Aliza Organick, a citizen of the Diné Nation, born to the Tsenijikini Clan (Cliff Dweller Clan), joined the Washburn University School of Law faculty in 2004, bringing an expertise in clinical legal education, tribal court practice, and criminal defense in Indian Country. Her career at Washburn began with the creation of the Tribal and State Court Practice clinic section with its focus on representing Native clients in Kansas tribal courts.
Prior to joining the Washburn Law faculty, she was a Visiting Professor at the University of New Mexico School of Law. Professor Organick earned her J.D. from the University of New Mexico in 1996. Immediately following her graduation from law school, she co-founded the Miners’ Legal Resource Center (MLRC), a grant funded public interest law initiative. MLRC provided basic access to legal advocacy and diagnostic health care services for coal and uranium miners in the Four Corners region of the southwest United States, including the Navajo Reservation.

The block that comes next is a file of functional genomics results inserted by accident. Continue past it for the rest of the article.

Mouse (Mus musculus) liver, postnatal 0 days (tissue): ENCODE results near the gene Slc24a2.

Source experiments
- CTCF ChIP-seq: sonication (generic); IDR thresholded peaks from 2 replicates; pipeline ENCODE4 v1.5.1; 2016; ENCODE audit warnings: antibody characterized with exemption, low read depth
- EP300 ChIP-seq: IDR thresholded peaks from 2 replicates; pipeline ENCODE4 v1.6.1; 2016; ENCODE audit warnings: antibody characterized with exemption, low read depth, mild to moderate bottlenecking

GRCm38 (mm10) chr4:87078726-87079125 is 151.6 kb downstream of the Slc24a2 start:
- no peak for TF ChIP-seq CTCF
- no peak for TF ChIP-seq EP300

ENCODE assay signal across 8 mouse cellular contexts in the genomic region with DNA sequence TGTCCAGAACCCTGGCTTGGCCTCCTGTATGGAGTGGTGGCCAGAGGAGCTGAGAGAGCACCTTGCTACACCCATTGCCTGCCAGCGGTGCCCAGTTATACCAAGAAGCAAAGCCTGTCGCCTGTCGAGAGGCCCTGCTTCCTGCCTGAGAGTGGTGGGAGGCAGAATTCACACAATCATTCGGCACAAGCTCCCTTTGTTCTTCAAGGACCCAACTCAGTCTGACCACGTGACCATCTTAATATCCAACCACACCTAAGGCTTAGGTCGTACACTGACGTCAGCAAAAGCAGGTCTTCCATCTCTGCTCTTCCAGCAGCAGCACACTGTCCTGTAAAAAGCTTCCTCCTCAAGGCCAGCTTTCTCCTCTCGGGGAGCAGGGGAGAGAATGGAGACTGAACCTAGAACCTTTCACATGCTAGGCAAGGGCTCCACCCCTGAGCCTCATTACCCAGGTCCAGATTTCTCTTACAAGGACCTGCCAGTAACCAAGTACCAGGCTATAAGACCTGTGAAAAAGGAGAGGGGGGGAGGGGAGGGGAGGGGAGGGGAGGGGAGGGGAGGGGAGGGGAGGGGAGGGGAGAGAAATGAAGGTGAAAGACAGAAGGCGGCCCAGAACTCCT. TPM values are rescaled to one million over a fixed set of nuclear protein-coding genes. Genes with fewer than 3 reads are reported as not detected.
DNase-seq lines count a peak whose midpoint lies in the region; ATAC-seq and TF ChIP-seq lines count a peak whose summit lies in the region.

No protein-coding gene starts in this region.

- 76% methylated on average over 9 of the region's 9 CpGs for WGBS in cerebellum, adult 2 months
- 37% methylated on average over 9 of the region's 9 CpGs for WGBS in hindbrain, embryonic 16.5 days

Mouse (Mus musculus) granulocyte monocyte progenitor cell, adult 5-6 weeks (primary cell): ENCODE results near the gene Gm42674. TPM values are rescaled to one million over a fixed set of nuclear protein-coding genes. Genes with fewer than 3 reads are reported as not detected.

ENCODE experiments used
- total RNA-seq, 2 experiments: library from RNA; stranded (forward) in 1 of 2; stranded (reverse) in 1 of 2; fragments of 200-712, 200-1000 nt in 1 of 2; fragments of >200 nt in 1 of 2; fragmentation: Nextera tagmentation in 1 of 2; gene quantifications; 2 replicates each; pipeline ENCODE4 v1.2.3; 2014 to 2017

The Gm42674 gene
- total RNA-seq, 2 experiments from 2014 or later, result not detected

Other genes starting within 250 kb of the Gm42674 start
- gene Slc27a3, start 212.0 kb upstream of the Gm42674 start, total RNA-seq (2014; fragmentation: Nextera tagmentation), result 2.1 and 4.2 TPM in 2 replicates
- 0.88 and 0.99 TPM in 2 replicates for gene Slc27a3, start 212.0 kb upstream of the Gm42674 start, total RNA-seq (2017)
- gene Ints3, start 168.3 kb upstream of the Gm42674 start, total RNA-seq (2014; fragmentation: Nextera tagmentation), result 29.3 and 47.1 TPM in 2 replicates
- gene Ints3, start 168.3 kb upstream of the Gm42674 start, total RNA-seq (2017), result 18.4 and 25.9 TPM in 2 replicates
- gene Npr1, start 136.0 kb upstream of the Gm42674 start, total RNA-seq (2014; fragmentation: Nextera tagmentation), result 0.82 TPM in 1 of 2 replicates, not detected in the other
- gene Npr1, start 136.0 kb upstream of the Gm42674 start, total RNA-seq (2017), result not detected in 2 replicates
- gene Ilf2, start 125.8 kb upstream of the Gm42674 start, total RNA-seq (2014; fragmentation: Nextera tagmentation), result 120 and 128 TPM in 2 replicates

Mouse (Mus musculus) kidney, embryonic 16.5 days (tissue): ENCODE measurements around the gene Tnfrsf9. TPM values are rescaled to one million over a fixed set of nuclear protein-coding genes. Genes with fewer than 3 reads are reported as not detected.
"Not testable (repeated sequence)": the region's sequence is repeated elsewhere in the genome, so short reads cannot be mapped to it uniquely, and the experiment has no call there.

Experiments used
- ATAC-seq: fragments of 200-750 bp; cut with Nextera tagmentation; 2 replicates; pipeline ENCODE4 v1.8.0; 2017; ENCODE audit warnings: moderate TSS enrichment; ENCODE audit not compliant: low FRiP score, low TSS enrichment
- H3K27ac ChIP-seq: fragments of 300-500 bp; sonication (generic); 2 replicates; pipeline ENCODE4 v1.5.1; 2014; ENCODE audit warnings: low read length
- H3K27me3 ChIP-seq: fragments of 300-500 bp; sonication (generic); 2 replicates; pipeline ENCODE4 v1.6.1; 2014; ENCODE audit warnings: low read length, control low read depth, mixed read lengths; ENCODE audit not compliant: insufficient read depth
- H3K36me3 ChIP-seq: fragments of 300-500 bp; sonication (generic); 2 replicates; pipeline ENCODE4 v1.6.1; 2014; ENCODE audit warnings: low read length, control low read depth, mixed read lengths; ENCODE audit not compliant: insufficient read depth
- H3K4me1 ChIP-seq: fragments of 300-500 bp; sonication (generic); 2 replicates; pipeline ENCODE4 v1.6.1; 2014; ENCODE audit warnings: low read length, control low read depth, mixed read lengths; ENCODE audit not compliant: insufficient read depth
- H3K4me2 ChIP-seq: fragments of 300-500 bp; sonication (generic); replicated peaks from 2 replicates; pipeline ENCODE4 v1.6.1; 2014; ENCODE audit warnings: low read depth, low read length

Professor Organick is the co-founder and co-organizer of the Indian Law Clinics and Externship Symposium which takes place annually in Indian Country. The goal of this symposium is to create a pedagogy and methodology for training law students to practice law among Native people in Indigenous communities. She has organized and presented at numerous continuing legal education programs, including those that focus on developing expertise in the practice of law in tribal court settings. Professor Organick has also been an invited presenter on the Indigenous Stream at the Society of Legal Scholars Annual conference at De Montfort University in Leicester, United Kingdom in 2009.
Professor Organick is currently serving as Chair of the American Association of Law School’s section on Indian Nations and Indigenous Peoples. She is admitted to practice in New Mexico, Kansas, the Federal District Court for the District of New Mexico, and the Prairie Band Potawatomi District Court, Kickapoo Tribal Court, and Iowa Nation Tribal Court.